The State of California passed legislation mandating reading must be taught with phonics systematically and explicitly while presented in scope and sequence text.  Let me tell you, that took some doing.  Sounds a little frightening, doesn't it?  It's not.  It simply mandated phonics must be presented in an organized way, right out there front and center; not sprinkled here and there in a text book.  Believe it or not, that is exactly what happened when phonics fell by the wayside.  So did the State of California's reading scores.

Several things came as quite a shock to me while sitting for hours and days in those legislative hearings.  The two biggest were first and foremost that a reading disability can be acquired by a child, where there was none, with faulty curriculum.

Someone please pick me up off the floor because I fell out of my chair.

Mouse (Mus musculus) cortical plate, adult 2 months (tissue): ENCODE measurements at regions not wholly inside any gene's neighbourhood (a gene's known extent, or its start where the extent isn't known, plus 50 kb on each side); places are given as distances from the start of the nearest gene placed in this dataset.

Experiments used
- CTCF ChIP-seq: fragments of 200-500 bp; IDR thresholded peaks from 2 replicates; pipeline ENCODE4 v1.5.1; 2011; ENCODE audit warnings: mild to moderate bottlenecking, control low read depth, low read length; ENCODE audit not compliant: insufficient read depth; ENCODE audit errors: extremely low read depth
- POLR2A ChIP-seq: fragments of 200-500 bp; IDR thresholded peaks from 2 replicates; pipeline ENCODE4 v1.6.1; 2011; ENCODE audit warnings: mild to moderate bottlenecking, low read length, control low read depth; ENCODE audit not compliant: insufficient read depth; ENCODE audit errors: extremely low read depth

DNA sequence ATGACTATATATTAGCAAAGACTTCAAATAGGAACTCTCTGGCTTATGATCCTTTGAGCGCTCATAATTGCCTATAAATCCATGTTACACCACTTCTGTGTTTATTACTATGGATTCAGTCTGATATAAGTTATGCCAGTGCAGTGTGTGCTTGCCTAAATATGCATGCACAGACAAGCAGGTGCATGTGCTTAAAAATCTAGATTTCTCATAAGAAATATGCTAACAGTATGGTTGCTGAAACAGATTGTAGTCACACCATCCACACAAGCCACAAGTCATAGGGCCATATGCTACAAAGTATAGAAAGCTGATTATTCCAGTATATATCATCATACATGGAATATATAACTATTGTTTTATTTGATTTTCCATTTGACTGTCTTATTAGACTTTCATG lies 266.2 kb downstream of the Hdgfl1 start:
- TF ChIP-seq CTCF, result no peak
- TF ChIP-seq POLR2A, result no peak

And two, school text books are the bread and butter for publishing companies.  The world of educational publishing is very competitve, to the tune of bazillions of dollars.  Don't believe me?  Ask any college student how much they spend each semester on books.  Call your child's school district and ask how much of the district's budget was allocated for text books in each specific subject and when was the last time they bought new books?

The contracts are huge and school boards are wined and dined by publishers, so to speak.  They poor on the schmooze, make all sorts of promises, offer different incentives, mostly in the form of teacher training, which doesn't come cheap.  That's music to school board members' ears.  Unfortunately, not all text books are created equal.  And neither are school boards.  Do you know the credentials and views of your school board members?  They are the ones calling the shots.  Not the Superintendent or teachers, as you might think.